Background Image

Laughter in the Outback

What

Barcoo shire in Western Queensland is home to approximately 340 people living over a vast area of 61,974 sq km. It is one of the many local councils in Queensland affected by drought.

Distance, time and drought conditions can limit opportunities to attend and participate in community events in Barcoo, impacting on the wellbeing of individuals as well as the overall community. Attempts to provide opportunities to socialise such as afternoon teas are often attended by women with few men attending.

With this in mind, the Windorah Development Board hosted a free-event, which would also attract male residents, to lift community spirits and promote healthy socialisation in the community. The Board secured comedy entertainer Mandy Nolan to travel to Windorah to conduct a comedy workshop, Dry Humour – Breaking the drought with laughter, and a stand-up comedy show.

The three-hour workshop and event were well received and the evening stand-up comedy show attracted over 100 attendees. Dinner was also provided on the night by the Rotary Club of Longreach followed by a dance.

Tourists who were staying in the area attended and audience members travelled from Jundah (97.6km from Windorah) and Quilpie (246.5km from Windorah) to take part in the show.

When

May 2016

Crowd enjoying Laughter in the Outback

Where

Windorah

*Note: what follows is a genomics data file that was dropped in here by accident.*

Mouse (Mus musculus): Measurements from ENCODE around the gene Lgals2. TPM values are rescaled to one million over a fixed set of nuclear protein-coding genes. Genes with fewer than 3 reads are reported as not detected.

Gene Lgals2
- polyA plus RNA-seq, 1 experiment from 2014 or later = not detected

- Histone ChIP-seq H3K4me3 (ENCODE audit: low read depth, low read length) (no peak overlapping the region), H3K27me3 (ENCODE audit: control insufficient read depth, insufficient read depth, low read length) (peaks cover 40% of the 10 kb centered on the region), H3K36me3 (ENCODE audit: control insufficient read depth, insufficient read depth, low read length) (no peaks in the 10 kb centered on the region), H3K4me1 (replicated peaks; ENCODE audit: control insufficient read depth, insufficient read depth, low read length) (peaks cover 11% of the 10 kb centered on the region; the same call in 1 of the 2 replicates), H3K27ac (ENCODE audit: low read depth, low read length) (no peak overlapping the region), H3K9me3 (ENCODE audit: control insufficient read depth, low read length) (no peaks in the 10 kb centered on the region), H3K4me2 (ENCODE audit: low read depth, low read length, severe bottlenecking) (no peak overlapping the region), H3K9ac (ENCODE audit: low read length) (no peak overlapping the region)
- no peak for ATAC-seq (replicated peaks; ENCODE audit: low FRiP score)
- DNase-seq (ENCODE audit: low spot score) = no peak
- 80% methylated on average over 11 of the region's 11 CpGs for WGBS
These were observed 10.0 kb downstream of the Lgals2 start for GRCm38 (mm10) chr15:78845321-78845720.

Key stats

  • 7 participants
  • 15 volunteers
  • 100 attendees (approx. a third of Baroo’s total population)

Investment:

$4270 – Regional Arts Development Fund  

The Regional Arts Development Fund is a partnership between the Queensland Government and the Barcoo Shire Council to support local arts and culture in regional Queensland. 

Outcomes

  • The comedy night provided an opportunity for residents to socialise and connect with others affected by the drought conditions. The use of humour gave attendees the opportunity to experience a positive event as a community.

The whole of shire was able to get involved in the “Laughter in the Outback” workshop. The opportunity for men especially, in these drought times was very well received. It gave everyone the chance to have a night of comedic relief and forget about the tough times for a few hours. 

  • The comedy workshop supported participants to drop down their guard, try something new and to look at challenging situations in a positive light.

The writing workshop [allowed] them [participants] to express feelings and ideas that otherwise may have been bottled up and become unhealthy.

  • Specific advertising aimed at the male local population was used to encourage attendance. The event attracted approximately 60 men, a group that is often not involved with arts community events and are more at risk of suffering isolation. 
  • The event attracted attendees from three towns as well as tourists, providing increased business for accommodation providers and restaurants in Windorah.
  • ABC Queensland filmed the Laughter in the Outback workshop for the evening’s news broadcast. Following the broadcast, there were many remarks and comments from people who live outside the shire as to what a great project it was. 

Learnings and reflections

The Laughter in the Outback project has been considered a success in providing an outlet for locals facing challenges due to isolation and the drought. 

The Windorah Development Board had the following advice for others regarding undertaking similar project:

 “Just get out there and put on a show for the whole community to help with depression and alleviate stress.”

Contact for further information

Facebook: https://www.facebook.com/windorah/
 

A pdf version of this case study (PDF) (407.39 KB)  is available.

Add a new comment